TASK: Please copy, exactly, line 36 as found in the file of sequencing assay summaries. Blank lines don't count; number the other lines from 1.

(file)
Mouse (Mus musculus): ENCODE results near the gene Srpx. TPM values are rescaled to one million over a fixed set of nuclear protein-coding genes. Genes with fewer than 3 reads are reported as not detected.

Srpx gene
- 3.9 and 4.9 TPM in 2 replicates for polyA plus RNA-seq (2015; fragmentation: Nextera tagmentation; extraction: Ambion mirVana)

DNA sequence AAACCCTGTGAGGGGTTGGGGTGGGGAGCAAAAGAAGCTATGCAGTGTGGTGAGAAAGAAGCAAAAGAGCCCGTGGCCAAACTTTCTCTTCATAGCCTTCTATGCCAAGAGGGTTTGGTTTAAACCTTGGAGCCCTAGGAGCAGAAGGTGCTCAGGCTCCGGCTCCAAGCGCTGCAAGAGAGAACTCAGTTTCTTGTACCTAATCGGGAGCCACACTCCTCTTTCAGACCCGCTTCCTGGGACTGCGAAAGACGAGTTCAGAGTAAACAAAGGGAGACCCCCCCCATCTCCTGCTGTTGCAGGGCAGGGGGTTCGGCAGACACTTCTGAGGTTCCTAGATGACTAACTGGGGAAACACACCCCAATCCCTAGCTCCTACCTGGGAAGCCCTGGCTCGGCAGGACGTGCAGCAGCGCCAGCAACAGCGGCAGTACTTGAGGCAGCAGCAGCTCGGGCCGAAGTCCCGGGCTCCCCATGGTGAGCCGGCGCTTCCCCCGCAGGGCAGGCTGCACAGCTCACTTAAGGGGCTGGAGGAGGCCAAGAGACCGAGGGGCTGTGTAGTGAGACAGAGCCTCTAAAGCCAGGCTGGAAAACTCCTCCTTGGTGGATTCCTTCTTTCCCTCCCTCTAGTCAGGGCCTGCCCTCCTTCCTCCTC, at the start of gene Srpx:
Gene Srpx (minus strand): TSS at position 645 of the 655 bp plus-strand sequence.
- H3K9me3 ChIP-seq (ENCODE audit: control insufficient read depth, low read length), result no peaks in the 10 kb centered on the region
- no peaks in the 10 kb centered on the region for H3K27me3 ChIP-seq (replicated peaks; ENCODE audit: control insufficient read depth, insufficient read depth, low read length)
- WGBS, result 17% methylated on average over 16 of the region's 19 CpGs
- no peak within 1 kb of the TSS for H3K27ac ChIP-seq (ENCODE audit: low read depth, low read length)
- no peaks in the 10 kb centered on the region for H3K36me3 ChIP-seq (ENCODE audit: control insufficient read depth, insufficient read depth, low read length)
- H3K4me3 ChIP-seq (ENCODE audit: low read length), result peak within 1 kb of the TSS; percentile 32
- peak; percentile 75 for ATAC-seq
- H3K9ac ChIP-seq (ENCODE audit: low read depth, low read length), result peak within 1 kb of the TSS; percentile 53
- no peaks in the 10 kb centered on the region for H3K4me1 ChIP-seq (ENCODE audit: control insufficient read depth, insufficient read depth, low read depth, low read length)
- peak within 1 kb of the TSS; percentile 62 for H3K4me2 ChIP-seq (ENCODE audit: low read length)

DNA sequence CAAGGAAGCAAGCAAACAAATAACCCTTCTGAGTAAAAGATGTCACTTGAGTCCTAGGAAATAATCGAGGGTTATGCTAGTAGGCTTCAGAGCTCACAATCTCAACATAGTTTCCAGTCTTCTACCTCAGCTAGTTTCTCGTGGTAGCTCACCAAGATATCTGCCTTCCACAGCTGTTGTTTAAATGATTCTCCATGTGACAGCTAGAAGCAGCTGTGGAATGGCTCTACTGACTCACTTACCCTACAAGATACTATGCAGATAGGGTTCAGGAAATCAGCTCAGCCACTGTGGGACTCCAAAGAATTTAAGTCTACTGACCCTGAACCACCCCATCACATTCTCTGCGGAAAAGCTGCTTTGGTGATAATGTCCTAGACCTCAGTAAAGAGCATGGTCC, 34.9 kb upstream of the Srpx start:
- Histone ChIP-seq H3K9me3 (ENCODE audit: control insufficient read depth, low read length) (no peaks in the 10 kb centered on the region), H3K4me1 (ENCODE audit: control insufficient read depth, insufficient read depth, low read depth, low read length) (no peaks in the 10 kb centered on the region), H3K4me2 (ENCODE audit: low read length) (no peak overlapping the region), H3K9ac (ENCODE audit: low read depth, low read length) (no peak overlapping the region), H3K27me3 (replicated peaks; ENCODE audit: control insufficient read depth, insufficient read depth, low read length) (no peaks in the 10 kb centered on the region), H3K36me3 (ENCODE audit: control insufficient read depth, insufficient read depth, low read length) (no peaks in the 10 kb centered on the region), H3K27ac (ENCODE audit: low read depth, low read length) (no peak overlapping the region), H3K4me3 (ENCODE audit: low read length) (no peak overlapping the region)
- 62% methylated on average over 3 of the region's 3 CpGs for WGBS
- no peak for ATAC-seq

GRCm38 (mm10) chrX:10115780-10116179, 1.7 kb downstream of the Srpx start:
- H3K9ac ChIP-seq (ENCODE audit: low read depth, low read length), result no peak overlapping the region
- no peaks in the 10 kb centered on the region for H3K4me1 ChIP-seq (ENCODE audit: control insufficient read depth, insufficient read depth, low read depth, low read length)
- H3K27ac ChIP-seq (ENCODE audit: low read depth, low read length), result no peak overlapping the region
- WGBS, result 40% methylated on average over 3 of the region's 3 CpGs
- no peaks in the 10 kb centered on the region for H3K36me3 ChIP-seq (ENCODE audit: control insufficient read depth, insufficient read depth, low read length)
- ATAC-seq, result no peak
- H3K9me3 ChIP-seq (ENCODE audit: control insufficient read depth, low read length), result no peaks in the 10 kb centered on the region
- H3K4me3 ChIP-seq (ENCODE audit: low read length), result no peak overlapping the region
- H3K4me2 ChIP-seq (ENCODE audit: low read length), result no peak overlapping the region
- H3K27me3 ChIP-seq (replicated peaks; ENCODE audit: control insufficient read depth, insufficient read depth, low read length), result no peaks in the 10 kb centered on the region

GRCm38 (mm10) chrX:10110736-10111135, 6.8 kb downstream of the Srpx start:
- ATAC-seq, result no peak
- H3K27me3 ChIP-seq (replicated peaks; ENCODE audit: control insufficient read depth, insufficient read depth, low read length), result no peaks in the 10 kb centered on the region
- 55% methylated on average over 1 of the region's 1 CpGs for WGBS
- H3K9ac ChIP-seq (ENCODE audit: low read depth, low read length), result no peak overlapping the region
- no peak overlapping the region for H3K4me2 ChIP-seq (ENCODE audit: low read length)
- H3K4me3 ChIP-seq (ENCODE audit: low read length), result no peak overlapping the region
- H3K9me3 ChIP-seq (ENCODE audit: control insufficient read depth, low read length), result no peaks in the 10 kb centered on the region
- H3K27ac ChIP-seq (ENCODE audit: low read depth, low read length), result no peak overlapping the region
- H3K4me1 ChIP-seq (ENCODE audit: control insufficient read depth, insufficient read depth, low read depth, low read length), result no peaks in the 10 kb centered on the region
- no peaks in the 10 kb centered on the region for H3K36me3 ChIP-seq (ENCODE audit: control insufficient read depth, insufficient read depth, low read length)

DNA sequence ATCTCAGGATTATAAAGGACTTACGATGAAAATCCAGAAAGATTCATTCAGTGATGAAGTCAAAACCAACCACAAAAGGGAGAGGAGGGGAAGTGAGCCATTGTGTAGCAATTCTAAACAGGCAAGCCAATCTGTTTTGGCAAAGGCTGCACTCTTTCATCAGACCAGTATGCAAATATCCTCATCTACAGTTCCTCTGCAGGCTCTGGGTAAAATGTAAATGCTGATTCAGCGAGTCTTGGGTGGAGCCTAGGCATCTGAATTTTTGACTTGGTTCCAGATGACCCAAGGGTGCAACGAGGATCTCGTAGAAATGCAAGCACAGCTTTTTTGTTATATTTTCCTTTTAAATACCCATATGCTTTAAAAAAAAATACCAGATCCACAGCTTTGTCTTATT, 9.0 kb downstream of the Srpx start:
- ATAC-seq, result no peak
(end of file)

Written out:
- no peak overlapping the region for H3K4me2 ChIP-seq (ENCODE audit: low read length)